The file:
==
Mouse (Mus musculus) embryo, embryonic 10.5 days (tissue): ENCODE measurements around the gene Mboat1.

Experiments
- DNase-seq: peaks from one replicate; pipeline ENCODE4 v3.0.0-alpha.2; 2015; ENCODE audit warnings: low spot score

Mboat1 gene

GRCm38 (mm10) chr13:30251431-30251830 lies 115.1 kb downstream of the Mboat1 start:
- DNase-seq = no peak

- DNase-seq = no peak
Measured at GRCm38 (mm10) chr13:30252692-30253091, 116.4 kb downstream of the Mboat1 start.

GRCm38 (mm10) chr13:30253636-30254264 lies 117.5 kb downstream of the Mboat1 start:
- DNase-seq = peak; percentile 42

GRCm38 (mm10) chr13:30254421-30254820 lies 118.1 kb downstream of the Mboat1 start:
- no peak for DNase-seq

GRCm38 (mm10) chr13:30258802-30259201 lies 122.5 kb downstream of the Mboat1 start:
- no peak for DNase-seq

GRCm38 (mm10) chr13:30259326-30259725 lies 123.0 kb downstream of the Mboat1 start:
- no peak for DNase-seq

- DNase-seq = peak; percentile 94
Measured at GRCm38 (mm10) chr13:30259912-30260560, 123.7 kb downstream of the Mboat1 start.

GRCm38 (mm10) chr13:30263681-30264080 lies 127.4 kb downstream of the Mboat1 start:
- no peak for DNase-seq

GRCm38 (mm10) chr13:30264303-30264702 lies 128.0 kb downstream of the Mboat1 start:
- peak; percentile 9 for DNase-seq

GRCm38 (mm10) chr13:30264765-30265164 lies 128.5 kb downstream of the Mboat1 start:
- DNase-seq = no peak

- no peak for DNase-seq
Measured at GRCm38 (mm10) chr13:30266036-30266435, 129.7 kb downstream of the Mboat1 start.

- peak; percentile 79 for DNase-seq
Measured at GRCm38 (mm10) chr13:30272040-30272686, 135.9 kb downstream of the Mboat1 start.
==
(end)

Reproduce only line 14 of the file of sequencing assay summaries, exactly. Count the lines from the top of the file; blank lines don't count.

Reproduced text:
- no peak for DNase-seq